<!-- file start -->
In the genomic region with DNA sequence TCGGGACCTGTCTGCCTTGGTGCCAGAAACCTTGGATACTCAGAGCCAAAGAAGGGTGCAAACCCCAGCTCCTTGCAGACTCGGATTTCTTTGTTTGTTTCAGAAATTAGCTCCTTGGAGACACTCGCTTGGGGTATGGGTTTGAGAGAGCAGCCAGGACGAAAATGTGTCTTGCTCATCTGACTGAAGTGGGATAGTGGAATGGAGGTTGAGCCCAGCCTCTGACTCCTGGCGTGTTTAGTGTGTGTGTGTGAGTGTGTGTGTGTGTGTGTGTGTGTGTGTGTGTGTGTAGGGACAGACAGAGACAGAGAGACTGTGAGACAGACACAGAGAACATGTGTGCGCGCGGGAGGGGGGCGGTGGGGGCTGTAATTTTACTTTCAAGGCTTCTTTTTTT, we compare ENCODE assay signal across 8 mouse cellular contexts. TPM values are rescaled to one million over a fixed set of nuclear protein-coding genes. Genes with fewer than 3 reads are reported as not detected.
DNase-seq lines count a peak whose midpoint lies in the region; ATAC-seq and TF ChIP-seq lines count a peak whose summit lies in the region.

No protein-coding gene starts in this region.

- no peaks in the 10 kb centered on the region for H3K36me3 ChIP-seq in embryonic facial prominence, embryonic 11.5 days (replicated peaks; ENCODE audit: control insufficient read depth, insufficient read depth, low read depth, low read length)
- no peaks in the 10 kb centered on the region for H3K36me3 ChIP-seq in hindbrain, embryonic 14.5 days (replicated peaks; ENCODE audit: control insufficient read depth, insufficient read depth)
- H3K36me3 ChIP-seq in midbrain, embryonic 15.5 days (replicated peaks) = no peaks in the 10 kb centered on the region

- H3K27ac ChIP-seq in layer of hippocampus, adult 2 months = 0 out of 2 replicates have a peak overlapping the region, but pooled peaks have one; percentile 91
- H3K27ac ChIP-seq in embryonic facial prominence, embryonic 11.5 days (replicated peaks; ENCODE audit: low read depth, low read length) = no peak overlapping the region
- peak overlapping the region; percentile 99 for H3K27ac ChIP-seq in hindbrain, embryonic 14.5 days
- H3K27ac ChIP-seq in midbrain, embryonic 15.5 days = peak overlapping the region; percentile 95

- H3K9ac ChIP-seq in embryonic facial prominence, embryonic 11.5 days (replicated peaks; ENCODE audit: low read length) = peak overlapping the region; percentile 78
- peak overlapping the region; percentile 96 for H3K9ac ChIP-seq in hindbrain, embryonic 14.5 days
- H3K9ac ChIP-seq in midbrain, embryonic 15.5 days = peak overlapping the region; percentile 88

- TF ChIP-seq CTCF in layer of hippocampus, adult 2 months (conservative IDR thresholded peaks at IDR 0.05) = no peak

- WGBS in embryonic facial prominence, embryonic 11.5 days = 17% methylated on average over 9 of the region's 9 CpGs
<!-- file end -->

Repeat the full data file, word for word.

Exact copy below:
In the genomic region with DNA sequence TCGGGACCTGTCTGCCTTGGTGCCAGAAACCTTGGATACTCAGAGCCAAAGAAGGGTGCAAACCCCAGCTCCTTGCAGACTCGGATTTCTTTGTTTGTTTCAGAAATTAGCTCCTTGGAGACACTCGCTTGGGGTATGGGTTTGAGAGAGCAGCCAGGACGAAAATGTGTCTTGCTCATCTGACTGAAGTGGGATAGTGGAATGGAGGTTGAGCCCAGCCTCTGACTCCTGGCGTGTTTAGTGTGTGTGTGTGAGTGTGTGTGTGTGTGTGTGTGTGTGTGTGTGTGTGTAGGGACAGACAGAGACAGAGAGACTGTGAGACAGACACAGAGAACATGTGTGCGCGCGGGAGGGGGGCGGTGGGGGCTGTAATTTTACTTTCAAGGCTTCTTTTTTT, we compare ENCODE assay signal across 8 mouse cellular contexts. TPM values are rescaled to one million over a fixed set of nuclear protein-coding genes. Genes with fewer than 3 reads are reported as not detected.
DNase-seq lines count a peak whose midpoint lies in the region; ATAC-seq and TF ChIP-seq lines count a peak whose summit lies in the region.

No protein-coding gene starts in this region.

- no peaks in the 10 kb centered on the region for H3K36me3 ChIP-seq in embryonic facial prominence, embryonic 11.5 days (replicated peaks; ENCODE audit: control insufficient read depth, insufficient read depth, low read depth, low read length)
- no peaks in the 10 kb centered on the region for H3K36me3 ChIP-seq in hindbrain, embryonic 14.5 days (replicated peaks; ENCODE audit: control insufficient read depth, insufficient read depth)
- H3K36me3 ChIP-seq in midbrain, embryonic 15.5 days (replicated peaks) = no peaks in the 10 kb centered on the region

- H3K27ac ChIP-seq in layer of hippocampus, adult 2 months = 0 out of 2 replicates have a peak overlapping the region, but pooled peaks have one; percentile 91
- H3K27ac ChIP-seq in embryonic facial prominence, embryonic 11.5 days (replicated peaks; ENCODE audit: low read depth, low read length) = no peak overlapping the region
- peak overlapping the region; percentile 99 for H3K27ac ChIP-seq in hindbrain, embryonic 14.5 days
- H3K27ac ChIP-seq in midbrain, embryonic 15.5 days = peak overlapping the region; percentile 95

- H3K9ac ChIP-seq in embryonic facial prominence, embryonic 11.5 days (replicated peaks; ENCODE audit: low read length) = peak overlapping the region; percentile 78
- peak overlapping the region; percentile 96 for H3K9ac ChIP-seq in hindbrain, embryonic 14.5 days
- H3K9ac ChIP-seq in midbrain, embryonic 15.5 days = peak overlapping the region; percentile 88

- TF ChIP-seq CTCF in layer of hippocampus, adult 2 months (conservative IDR thresholded peaks at IDR 0.05) = no peak

- WGBS in embryonic facial prominence, embryonic 11.5 days = 17% methylated on average over 9 of the region's 9 CpGs